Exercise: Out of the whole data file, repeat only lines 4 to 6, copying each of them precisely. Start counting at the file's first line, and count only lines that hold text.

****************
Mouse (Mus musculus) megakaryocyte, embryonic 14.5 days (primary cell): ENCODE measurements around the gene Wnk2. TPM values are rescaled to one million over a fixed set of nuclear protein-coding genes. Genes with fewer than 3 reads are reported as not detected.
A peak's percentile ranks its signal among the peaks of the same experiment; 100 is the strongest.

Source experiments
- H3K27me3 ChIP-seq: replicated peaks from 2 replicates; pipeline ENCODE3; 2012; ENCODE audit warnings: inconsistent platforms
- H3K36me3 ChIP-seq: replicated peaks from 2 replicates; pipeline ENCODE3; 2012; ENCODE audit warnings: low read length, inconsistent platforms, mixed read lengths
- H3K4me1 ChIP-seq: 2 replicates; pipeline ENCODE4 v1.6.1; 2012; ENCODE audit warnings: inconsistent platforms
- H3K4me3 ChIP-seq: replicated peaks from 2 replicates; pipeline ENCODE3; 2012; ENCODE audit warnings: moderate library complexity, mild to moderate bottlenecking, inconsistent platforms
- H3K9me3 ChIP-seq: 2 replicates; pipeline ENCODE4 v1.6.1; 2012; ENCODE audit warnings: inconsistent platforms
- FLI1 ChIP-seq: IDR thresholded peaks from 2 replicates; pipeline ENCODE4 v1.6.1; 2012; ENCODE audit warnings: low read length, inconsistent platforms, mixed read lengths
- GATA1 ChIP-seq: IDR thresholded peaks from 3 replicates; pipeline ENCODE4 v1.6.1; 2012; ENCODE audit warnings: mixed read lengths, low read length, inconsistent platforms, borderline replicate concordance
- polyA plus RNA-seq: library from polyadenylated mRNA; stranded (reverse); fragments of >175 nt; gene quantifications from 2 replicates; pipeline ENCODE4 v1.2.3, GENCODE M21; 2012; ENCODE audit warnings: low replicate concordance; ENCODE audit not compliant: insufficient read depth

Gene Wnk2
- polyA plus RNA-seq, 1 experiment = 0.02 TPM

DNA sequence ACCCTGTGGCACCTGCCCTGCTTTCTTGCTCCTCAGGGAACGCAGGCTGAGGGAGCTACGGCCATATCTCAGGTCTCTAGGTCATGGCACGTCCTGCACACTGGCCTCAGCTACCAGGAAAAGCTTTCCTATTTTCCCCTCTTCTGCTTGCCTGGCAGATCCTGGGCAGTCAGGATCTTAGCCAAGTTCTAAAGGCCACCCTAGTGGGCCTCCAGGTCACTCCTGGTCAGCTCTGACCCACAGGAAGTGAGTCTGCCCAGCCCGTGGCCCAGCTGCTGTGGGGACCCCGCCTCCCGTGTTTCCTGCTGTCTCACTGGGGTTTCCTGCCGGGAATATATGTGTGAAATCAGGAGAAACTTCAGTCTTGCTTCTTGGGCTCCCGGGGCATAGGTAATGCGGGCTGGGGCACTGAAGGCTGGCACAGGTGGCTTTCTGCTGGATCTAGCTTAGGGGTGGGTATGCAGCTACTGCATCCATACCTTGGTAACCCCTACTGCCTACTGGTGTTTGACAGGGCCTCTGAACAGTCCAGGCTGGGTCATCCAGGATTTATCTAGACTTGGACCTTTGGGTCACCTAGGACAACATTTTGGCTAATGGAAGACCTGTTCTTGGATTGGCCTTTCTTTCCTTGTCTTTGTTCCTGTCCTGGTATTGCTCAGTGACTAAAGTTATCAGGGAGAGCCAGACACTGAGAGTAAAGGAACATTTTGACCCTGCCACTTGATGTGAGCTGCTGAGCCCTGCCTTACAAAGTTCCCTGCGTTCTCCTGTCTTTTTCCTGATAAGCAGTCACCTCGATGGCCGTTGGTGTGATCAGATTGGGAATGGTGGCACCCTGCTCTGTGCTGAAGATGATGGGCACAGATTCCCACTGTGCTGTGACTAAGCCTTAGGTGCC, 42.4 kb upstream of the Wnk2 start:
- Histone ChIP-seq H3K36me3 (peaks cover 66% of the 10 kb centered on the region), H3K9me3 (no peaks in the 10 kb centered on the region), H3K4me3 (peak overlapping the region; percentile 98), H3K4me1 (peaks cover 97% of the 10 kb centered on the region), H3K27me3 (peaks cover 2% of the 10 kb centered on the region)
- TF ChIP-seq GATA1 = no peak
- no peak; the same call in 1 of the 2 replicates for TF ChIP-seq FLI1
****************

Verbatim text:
- H3K27me3 ChIP-seq: replicated peaks from 2 replicates; pipeline ENCODE3; 2012; ENCODE audit warnings: inconsistent platforms
- H3K36me3 ChIP-seq: replicated peaks from 2 replicates; pipeline ENCODE3; 2012; ENCODE audit warnings: low read length, inconsistent platforms, mixed read lengths
- H3K4me1 ChIP-seq: 2 replicates; pipeline ENCODE4 v1.6.1; 2012; ENCODE audit warnings: inconsistent platforms